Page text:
So my colleagues have articulated the time sheet issue well. I will go a bit beyond that to ask about reasonable solutions. The genesis of this policy was with the now discredited Blagoevich Administration. This was the same administration that created the annual ethics test for state employees and formed the Office of the Executive Inspector General. The irony can't be lost on anyone seeing as federal prosecutors are seeking a prison sentence of as much as 30 years for the convicted former governor.
So what might a reasonable solution to this problem be? Clearly it isn't the policy of the current administration. I find it interesting that an administration that tripled the number of audit findings would put so much emphasis on addressing this finding. For an administration that took more than a year to negotiate a faculty contract that provided no demonstrable improvement in faculty working conditions, I sense that the current policy is actually about a continued attack on faculty. Recall loyal readers, this was the same president who told members of the Chicago Tribune editorial board that he was going to have to teach the CSU faculty how to teach. His disdain for faculty was evidenced even before his contractual start date. I understand that creativity is not the strong suit of this administration. Yet it doesn't take much creativity, even from a career long political appointee, to know that there is a political solution to this situation.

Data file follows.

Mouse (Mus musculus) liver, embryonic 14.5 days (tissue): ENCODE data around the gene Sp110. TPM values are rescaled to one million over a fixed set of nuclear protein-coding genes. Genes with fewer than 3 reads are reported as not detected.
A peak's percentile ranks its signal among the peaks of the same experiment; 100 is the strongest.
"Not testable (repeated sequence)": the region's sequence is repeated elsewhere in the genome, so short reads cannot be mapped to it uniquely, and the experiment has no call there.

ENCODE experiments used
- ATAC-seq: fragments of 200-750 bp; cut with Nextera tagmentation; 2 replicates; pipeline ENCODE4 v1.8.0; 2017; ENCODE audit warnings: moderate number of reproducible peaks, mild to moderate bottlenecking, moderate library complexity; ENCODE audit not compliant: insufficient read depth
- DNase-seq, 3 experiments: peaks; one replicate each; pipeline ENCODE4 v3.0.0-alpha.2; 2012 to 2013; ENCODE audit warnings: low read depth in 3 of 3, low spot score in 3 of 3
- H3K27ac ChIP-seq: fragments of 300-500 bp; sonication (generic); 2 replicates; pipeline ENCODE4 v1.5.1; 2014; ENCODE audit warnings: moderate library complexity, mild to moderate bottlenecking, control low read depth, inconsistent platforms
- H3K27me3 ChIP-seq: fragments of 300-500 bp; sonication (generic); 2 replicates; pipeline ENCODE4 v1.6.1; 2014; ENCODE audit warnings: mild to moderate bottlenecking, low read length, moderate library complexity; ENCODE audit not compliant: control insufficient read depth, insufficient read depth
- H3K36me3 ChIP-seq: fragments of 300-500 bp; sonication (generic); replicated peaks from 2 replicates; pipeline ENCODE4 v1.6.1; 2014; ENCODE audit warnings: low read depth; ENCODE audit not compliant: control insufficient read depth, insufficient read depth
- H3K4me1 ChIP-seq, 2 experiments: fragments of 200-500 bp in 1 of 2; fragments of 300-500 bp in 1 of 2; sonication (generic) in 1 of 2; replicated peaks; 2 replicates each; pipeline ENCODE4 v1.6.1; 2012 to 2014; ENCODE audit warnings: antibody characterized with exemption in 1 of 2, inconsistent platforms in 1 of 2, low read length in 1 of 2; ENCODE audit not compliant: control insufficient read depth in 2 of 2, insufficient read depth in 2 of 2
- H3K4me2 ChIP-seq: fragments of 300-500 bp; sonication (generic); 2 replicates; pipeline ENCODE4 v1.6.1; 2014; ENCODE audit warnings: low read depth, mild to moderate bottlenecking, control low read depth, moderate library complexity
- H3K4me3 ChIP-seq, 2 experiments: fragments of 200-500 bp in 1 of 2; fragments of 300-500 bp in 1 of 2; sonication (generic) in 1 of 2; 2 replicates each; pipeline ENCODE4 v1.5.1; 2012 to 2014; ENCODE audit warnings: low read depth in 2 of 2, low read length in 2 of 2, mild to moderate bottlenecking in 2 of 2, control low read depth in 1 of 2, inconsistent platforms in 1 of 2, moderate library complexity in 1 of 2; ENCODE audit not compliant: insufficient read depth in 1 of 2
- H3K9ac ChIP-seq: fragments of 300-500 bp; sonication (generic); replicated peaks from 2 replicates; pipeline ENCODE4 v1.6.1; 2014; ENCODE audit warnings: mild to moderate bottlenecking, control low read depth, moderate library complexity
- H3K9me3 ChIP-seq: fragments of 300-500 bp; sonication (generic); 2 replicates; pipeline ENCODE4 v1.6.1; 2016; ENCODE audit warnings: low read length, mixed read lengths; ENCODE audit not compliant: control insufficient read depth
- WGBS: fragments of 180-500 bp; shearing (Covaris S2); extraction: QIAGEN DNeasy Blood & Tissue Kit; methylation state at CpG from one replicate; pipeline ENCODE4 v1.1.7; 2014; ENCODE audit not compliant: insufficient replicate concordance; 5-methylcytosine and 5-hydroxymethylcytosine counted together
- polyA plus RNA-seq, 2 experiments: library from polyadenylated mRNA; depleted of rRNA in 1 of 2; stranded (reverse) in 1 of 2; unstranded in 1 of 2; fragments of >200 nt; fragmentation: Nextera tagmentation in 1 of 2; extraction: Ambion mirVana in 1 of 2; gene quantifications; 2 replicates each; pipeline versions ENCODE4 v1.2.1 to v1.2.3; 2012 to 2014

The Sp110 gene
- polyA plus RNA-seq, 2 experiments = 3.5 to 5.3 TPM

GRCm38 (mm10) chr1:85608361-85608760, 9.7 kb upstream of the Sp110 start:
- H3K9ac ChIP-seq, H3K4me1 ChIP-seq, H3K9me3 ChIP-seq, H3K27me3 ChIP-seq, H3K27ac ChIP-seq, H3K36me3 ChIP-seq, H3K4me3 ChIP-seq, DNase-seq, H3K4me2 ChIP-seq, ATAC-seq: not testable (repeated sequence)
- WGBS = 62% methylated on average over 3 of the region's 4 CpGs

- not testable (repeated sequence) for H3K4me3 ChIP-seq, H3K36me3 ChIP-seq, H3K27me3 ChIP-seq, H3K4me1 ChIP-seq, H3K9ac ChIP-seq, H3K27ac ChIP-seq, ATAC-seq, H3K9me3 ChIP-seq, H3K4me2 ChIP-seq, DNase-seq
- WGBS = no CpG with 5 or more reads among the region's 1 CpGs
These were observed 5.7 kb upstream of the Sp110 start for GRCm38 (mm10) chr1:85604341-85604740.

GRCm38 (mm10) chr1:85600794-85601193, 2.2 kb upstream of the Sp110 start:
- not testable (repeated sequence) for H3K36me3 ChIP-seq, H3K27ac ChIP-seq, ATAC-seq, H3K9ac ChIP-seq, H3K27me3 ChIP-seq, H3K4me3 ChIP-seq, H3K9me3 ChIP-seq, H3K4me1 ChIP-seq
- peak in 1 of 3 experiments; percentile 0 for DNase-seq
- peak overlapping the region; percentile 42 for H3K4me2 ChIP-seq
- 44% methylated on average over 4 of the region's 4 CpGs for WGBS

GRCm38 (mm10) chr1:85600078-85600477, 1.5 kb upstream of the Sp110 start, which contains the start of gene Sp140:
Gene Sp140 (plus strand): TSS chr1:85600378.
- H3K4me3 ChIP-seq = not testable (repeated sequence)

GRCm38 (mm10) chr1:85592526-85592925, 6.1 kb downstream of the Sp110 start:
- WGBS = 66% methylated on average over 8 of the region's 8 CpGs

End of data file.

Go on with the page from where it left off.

So let's play the "If I Were President" game. I would first consult with all of the other university presidents in the state and propose a massive lobbying campaign on behalf of the faculty. I would stress how much the faculty does off campus, after hours, or during the summer and in effect teach often uninformed legislators about the role of faculty at universities. I, of course, could do that because I know what faculty do firsthand. I would encourage all of the university lobbyists to pressure the legislature for some relief for faculty. Providing the reasonable explanations articulated by my colleagues could convince the legislature to provide some relief for the faculty who are often scapegoated by those who don't understand the role of university faculty. I would also encourage all of the state universities to lobby the governor and seek relief in the form of an executive order exempting faculty from the provisions of the act requiring time keeping. This would save the state money in trying to implement inane policies. How much is lost in terms of productivity as public bodies play these games without trying to help themselves by getting the rules changed?
Even the most intellectually limited must appreciate doing the same thing and expecting a different result is insanity. That appears to be what is happening here so let's do something different. Since nothing different is being done, it really begs the question about university leadership and/or ulterior motives.